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  • It seems to be that SharePoint will not end with one list stored in one sql table in future versions ;-(

    Sparse columns can possibly be used efficently to store the whole data in only a few tables (as now - but much better). And it will practically overcome the current limitation of a fixed number of data columns of given type (e.g. numbers) in SharePoint because of (as I know) there is no practical limit in amount of sparse columns - or?


  • Is there any advantages/disadvantages using data compression over using sparse columns

  • DataDude

    yes the way you can get back all the non empty values stored in a set of sparse columns in the column set, and you can use both techniques together to get even more space on your row.


  • Does NULL occupy space in SQL Server?

  • Yes unless you have compression set on (enterprise edition only) or don't have sparse columns

  • Thanks for this post.  One thing: "Not all data type can be sparse: text, ntext, image, timestamp, user-defined data type, geometry, or geography or varbinray (max) with the FILESTREAM attribute can be sparse."

    I assume you mean "cannot" at the end.  You contradict yourself and it might confuse people.

  • Alex

    Thanks changed the post accordingly

  • I suspect all databases "spread" naturally like the belly of an indulgent DBA.  The more clients a system supports, the more quickly attributes gather in tables that relate to only subsets of users.  Even in app-specific support databases or embedded databases I see the same trend only slower.  The sparse option should become very useful for aging systems.

  • Hi,

    I happened to see your post and find it quite impressive and informative. As we know while designing a table we create columns too but these columns are rarely used and they take NULL value as well as they occupy some memory space. But we can avoid it with the feature of SQL Server 2008 i.e Sparse Column.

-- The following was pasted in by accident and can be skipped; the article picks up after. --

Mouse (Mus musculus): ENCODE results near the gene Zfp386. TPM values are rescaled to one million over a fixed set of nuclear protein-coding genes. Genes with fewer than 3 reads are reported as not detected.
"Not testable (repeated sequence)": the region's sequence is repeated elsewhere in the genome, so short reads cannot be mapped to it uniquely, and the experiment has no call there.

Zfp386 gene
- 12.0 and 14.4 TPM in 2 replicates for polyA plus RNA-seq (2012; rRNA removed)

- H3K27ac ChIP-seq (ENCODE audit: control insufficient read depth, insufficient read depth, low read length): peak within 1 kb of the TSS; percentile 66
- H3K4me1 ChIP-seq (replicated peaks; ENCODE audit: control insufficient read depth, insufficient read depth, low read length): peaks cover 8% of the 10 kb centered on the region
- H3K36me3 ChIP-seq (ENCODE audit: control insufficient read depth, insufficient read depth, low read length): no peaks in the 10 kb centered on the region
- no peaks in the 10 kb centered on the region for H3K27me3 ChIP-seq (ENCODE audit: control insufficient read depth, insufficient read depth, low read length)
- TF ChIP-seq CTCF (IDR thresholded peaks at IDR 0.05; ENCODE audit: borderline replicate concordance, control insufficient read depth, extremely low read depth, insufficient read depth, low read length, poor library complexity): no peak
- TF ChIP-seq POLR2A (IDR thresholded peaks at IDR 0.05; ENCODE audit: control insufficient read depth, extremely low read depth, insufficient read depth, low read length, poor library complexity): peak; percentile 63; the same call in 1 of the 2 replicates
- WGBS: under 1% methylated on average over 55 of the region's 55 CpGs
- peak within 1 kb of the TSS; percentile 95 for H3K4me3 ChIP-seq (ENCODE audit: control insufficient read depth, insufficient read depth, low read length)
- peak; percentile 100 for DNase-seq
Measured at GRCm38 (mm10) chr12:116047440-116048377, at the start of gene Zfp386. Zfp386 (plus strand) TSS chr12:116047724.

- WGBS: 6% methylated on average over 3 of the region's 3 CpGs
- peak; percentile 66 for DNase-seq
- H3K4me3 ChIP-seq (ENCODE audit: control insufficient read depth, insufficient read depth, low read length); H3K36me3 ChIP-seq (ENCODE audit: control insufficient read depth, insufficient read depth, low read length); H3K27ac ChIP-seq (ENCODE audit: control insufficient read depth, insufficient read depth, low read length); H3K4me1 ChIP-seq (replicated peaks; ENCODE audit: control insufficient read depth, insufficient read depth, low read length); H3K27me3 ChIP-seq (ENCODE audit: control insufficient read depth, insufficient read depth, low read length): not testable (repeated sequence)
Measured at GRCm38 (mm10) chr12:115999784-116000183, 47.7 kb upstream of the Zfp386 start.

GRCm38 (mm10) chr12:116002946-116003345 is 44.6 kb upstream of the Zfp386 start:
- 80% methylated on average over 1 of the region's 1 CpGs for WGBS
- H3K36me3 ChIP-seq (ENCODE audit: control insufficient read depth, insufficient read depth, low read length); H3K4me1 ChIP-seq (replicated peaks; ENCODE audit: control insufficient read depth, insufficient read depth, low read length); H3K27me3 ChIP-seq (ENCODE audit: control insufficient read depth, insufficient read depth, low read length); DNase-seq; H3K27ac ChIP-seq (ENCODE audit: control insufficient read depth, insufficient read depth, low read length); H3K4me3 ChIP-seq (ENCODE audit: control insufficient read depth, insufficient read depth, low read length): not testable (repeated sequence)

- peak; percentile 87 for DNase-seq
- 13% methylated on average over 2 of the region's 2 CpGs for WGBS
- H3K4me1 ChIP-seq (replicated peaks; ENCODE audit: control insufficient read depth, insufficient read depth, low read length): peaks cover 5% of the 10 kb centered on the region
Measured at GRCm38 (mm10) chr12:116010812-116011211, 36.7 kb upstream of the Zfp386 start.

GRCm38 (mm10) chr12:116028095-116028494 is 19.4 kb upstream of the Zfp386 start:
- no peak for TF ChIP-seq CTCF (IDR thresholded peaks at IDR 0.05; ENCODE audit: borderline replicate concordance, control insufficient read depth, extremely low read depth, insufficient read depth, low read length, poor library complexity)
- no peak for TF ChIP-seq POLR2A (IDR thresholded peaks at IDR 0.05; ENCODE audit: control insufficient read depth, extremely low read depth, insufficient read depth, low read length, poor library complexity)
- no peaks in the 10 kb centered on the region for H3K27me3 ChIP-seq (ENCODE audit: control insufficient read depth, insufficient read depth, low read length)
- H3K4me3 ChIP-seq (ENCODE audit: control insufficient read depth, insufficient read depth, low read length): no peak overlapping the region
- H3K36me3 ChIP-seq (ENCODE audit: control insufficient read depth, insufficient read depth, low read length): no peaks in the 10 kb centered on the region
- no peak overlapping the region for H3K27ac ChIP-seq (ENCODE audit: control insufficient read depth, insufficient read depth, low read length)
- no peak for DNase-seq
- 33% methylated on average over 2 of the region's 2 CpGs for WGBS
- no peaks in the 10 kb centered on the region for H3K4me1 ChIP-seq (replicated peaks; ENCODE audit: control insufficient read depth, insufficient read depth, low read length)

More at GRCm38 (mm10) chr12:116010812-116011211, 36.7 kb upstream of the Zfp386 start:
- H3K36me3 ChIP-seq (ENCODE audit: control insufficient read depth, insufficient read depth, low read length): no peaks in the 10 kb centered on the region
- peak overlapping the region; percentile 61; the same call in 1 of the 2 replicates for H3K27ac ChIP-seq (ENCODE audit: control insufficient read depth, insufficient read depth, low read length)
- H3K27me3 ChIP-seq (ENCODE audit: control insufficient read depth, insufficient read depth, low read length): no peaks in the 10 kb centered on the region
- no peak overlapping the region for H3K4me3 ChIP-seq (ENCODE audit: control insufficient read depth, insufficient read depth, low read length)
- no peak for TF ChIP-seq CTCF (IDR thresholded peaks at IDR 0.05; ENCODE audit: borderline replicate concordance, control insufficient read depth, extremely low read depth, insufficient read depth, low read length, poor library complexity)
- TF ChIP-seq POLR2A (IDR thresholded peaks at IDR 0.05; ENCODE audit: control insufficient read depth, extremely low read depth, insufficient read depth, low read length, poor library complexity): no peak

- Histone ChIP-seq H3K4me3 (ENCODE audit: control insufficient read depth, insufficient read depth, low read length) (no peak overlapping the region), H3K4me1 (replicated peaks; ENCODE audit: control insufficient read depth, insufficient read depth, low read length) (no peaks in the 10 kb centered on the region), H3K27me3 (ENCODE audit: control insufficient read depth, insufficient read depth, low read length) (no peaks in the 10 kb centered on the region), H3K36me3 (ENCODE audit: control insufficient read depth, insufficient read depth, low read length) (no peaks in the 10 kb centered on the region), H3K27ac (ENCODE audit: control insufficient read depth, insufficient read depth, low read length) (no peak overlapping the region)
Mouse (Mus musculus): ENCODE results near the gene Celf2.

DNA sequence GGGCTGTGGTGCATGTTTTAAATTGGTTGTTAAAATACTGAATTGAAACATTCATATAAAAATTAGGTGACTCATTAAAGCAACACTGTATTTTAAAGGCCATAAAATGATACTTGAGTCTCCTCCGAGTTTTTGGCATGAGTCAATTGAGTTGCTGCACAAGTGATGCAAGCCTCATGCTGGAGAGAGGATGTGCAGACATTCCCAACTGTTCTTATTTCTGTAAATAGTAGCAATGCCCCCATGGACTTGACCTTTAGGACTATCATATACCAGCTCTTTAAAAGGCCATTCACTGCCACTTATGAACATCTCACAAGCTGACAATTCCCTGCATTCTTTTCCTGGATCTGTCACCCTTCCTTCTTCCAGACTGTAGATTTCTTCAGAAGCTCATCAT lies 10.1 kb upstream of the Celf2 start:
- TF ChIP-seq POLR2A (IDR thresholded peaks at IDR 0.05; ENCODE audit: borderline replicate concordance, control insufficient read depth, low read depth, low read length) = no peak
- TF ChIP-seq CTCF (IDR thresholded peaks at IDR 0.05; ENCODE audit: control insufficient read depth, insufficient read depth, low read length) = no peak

Iam sharing a link where a software engineer has done a coding on the above mentioned issue i.e on the feature of "SQL Server 2008 i.e Sparse Column

    Hope you find it useful and of assistance.

    Thanks for sharing such a valuble information.


  • Hi Andrew

    I was pointed to this post today by an exchange on the public forums about creating tables with more than 1024 columns. YOu have this blunt statement:

    "They don't get you over the 1024 column limit"

    And then you don't elaboate. I have created tables with thousands of columns, as long as no more than 1024 are non-sparse. Can you explain what you meant?



  • Kalen, I picked it up from BOL at the time and as this post on connect..

    "The creation of more than 1024 columns in a table requires the use of a column_set column. Without a column_set the limit is 1024 columns total. With a column_set, the limits are 1024 non-sparse columns (including the column_set and computed columns) and 30,000 columns total. These limits are mentioned in the CREATE TABLE topic in Books Online, but the column_set portion appears to be missing.

    If you change the prefix in your dynamically built CREATE like this, it should allow the table creation to work properly:

    SET @SQL = 'CREATE TABLE MaxSparseColumnTest (cs xml column_set for all_sparse_columns, '

    Hope that helps

    Jerry Weiler

    SQL Server Engine Development"

    makes clear there was a bit missing, and so my post above is misleading as you point out

  • Took me time to read all the comments, but I really enjoyed the article. It proved to be very helpful to me and I am sure to all the commenters here! It's always nice when you can not only be informed, but also entertained! I'm sure you had joy writing this article.